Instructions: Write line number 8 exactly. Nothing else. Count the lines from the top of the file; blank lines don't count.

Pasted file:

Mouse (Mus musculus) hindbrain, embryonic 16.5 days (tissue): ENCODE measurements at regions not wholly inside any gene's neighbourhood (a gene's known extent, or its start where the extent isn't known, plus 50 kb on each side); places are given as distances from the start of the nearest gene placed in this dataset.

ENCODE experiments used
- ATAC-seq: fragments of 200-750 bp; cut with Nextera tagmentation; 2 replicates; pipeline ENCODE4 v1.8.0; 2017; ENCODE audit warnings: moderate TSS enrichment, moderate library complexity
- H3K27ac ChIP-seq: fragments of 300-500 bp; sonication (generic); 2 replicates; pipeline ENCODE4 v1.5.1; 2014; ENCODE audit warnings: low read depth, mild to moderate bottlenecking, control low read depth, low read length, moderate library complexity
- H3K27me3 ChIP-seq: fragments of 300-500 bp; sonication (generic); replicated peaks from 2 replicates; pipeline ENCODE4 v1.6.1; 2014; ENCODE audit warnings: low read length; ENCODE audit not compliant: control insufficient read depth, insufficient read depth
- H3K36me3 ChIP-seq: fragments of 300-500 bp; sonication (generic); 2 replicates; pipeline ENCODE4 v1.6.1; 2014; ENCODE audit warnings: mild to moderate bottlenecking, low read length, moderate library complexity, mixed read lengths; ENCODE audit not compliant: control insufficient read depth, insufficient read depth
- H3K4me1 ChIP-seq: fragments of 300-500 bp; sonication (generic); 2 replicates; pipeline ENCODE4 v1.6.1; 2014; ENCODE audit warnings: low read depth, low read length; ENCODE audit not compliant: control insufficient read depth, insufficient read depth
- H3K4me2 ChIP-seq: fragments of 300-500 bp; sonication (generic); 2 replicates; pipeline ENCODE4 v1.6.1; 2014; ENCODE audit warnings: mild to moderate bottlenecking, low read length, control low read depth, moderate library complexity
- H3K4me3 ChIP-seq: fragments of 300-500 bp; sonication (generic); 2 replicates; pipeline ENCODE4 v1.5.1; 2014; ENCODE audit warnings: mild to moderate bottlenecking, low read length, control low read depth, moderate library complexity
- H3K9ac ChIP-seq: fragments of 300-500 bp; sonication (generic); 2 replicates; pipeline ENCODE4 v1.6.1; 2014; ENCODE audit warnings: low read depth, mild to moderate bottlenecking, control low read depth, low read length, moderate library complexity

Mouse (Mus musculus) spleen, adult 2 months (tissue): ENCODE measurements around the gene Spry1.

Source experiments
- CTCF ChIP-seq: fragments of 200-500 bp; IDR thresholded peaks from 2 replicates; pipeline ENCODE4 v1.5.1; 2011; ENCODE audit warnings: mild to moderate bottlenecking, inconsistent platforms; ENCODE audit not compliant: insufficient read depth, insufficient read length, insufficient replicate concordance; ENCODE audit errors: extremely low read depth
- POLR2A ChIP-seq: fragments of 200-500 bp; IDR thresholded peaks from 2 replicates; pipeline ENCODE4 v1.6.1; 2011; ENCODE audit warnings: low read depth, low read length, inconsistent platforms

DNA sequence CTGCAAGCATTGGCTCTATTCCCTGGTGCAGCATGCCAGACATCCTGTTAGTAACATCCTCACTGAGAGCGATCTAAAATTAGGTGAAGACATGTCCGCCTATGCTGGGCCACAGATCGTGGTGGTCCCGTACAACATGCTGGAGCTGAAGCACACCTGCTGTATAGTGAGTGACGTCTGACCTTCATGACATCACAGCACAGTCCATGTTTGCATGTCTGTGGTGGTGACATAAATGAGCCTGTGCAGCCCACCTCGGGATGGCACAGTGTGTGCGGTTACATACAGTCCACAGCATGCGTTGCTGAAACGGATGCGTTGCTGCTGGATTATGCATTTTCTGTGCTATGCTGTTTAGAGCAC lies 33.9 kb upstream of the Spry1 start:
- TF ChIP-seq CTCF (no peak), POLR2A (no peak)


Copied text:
- H3K4me2 ChIP-seq: fragments of 300-500 bp; sonication (generic); 2 replicates; pipeline ENCODE4 v1.6.1; 2014; ENCODE audit warnings: mild to moderate bottlenecking, low read length, control low read depth, moderate library complexity